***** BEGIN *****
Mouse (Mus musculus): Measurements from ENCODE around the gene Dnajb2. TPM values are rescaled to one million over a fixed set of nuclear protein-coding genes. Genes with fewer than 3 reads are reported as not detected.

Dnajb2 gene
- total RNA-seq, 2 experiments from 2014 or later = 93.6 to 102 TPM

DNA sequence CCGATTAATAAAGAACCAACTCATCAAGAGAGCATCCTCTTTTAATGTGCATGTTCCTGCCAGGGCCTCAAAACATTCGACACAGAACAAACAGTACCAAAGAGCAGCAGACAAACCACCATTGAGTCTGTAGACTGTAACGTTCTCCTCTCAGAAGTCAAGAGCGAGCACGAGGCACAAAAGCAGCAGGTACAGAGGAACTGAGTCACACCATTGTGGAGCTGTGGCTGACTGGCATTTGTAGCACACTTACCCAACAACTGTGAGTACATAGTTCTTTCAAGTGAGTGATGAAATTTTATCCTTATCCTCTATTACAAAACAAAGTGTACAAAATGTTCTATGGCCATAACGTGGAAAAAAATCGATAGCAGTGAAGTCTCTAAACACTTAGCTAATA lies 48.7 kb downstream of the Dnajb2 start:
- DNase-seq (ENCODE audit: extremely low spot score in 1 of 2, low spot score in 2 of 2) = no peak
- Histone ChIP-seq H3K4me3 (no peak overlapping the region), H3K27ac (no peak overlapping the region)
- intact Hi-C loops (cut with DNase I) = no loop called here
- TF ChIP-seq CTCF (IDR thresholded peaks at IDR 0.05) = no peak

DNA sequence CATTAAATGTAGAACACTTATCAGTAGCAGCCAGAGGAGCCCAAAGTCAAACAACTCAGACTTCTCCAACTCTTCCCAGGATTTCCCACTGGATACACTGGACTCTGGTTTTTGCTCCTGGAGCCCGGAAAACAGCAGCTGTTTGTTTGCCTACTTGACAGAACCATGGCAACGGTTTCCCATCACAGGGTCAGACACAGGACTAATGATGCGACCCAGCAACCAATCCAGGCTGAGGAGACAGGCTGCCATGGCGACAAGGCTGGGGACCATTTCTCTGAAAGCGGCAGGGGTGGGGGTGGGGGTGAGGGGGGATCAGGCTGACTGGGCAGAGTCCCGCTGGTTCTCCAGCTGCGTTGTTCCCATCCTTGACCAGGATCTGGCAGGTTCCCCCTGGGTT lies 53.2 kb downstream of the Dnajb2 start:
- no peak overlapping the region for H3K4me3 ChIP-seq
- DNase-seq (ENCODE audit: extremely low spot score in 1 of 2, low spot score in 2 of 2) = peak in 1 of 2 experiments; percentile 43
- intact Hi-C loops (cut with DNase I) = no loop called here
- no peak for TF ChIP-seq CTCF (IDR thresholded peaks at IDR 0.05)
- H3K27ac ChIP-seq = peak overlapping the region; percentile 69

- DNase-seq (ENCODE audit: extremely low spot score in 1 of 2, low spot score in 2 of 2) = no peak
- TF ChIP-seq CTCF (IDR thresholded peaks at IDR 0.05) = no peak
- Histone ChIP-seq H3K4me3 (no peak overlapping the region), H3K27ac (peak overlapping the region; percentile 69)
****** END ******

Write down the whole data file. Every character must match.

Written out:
Mouse (Mus musculus): Measurements from ENCODE around the gene Dnajb2. TPM values are rescaled to one million over a fixed set of nuclear protein-coding genes. Genes with fewer than 3 reads are reported as not detected.

Dnajb2 gene
- total RNA-seq, 2 experiments from 2014 or later = 93.6 to 102 TPM

DNA sequence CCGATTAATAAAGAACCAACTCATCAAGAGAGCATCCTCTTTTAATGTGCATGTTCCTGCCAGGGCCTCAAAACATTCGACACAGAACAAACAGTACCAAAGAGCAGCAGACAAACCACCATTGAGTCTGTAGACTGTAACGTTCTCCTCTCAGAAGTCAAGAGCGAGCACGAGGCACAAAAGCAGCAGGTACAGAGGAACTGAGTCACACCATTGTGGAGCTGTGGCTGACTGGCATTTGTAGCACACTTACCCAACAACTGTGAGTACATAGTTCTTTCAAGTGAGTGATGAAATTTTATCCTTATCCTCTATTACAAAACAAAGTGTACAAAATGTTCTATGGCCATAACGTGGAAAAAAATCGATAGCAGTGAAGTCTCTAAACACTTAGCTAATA lies 48.7 kb downstream of the Dnajb2 start:
- DNase-seq (ENCODE audit: extremely low spot score in 1 of 2, low spot score in 2 of 2) = no peak
- Histone ChIP-seq H3K4me3 (no peak overlapping the region), H3K27ac (no peak overlapping the region)
- intact Hi-C loops (cut with DNase I) = no loop called here
- TF ChIP-seq CTCF (IDR thresholded peaks at IDR 0.05) = no peak

DNA sequence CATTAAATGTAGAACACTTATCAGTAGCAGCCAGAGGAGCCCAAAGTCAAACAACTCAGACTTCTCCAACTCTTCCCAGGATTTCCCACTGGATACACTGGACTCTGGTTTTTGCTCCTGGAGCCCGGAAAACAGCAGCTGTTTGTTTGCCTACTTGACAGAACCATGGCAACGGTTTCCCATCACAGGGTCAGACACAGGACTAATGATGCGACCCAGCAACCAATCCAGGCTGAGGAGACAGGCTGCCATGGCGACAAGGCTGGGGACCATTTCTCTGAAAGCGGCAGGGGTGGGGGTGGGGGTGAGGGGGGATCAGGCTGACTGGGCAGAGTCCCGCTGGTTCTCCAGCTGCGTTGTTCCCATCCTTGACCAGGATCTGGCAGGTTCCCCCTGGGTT lies 53.2 kb downstream of the Dnajb2 start:
- no peak overlapping the region for H3K4me3 ChIP-seq
- DNase-seq (ENCODE audit: extremely low spot score in 1 of 2, low spot score in 2 of 2) = peak in 1 of 2 experiments; percentile 43
- intact Hi-C loops (cut with DNase I) = no loop called here
- no peak for TF ChIP-seq CTCF (IDR thresholded peaks at IDR 0.05)
- H3K27ac ChIP-seq = peak overlapping the region; percentile 69

- DNase-seq (ENCODE audit: extremely low spot score in 1 of 2, low spot score in 2 of 2) = no peak
- TF ChIP-seq CTCF (IDR thresholded peaks at IDR 0.05) = no peak
- Histone ChIP-seq H3K4me3 (no peak overlapping the region), H3K27ac (peak overlapping the region; percentile 69)